A Pentagon spokeswoman, Navy Cmdr. Jessica McNulty, said Monday that each strike hit its intended target and that the U.S. military was still assessing the results of the operation.
“The targets selected were facilities utilized by the network of Iran-backed militia groups responsible for the series of recent attacks against facilities housing U.S. personnel in Iraq,” McNulty said. She said those groups have conducted at least five such “one-way” drone attacks since April.
Secretary of State Antony Blinken, speaking to reporters in Rome on Monday, said Biden has been clear that the U.S. will act to protect American personnel.
“This action in self-defense to do what’s necessary to do to prevent further attacks, I think sends a very important and strong message. And I hope very much that it is received,” he said. “I think we’ve demonstrated with the actions taken last night and actions taken previously, that the president is fully prepared to act and act appropriately and deliberately to protect us.“
Two Iraqi militia officials told The Associated Press in Baghdad that four militiamen were killed in the airstrikes near the border with Syria. Both spoke on condition of anonymity because they were not authorized to give statements. They said the first strike hit a weapons storage facility inside Syrian territory, where the militiamen were killed. The second strike hit the border strip.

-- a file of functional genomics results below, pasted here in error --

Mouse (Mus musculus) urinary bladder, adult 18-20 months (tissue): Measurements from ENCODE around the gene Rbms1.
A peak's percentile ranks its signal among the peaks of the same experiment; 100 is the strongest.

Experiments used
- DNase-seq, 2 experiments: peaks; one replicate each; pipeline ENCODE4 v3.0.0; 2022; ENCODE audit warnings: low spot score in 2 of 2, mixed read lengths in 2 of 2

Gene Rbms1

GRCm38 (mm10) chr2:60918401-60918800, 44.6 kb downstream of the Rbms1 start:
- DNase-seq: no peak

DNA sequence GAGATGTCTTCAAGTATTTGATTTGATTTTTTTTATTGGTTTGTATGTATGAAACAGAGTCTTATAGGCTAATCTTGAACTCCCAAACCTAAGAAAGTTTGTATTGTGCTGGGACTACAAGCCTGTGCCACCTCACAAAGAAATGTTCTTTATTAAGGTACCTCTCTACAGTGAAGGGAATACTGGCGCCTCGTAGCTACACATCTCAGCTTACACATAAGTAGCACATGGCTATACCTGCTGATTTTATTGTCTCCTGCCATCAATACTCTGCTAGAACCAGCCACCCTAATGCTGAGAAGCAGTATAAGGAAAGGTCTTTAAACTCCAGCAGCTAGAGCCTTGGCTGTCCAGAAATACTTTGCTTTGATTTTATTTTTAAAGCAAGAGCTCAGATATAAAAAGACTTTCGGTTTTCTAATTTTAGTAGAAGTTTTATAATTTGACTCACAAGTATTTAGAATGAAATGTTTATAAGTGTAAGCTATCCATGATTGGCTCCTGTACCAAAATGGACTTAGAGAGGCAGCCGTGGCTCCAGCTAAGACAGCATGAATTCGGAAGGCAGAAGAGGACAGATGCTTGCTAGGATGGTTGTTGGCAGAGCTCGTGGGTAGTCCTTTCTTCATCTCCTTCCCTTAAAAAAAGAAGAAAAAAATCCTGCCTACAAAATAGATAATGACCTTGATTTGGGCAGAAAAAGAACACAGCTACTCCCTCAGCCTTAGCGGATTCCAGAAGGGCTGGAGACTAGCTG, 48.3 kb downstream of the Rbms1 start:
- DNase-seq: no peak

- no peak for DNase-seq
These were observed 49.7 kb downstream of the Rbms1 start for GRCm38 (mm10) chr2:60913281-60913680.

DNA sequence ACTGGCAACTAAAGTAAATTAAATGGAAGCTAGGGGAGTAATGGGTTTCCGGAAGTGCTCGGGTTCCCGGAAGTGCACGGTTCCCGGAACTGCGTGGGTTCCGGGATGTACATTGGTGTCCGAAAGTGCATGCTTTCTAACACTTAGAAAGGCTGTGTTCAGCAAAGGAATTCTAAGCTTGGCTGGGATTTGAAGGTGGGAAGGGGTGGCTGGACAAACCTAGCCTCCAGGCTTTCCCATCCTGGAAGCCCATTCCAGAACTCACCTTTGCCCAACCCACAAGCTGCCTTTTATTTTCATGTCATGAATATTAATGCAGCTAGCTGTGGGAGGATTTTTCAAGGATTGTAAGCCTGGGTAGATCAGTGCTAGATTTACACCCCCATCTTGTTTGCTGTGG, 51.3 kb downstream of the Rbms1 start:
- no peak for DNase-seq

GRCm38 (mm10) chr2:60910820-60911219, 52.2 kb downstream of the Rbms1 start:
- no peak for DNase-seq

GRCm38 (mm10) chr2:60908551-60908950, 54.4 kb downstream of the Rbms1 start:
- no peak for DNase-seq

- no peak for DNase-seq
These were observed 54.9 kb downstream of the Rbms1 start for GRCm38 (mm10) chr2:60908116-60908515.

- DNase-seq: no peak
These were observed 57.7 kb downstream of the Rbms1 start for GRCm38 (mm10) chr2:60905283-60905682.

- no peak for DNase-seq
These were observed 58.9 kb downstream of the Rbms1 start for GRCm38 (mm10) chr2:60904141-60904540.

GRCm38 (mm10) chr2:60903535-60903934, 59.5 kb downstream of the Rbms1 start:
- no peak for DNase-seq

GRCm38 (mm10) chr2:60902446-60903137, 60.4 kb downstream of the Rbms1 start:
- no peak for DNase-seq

The Syrian Observatory for Human Rights, a Britain-based group that closely monitors the Syrian conflict through activists on the ground, reported that at least seven Iraqi militiamen were killed in the airstrikes.
The Iran-backed Iraqi militia factions vowed revenge for the attack and said in a joint statement they would continue to target U.S. forces. “We ... will avenge the blood of our righteous martyrs against the perpetrators of this heinous crime and with God’s help we will make the enemy taste the bitterness of revenge,” they said.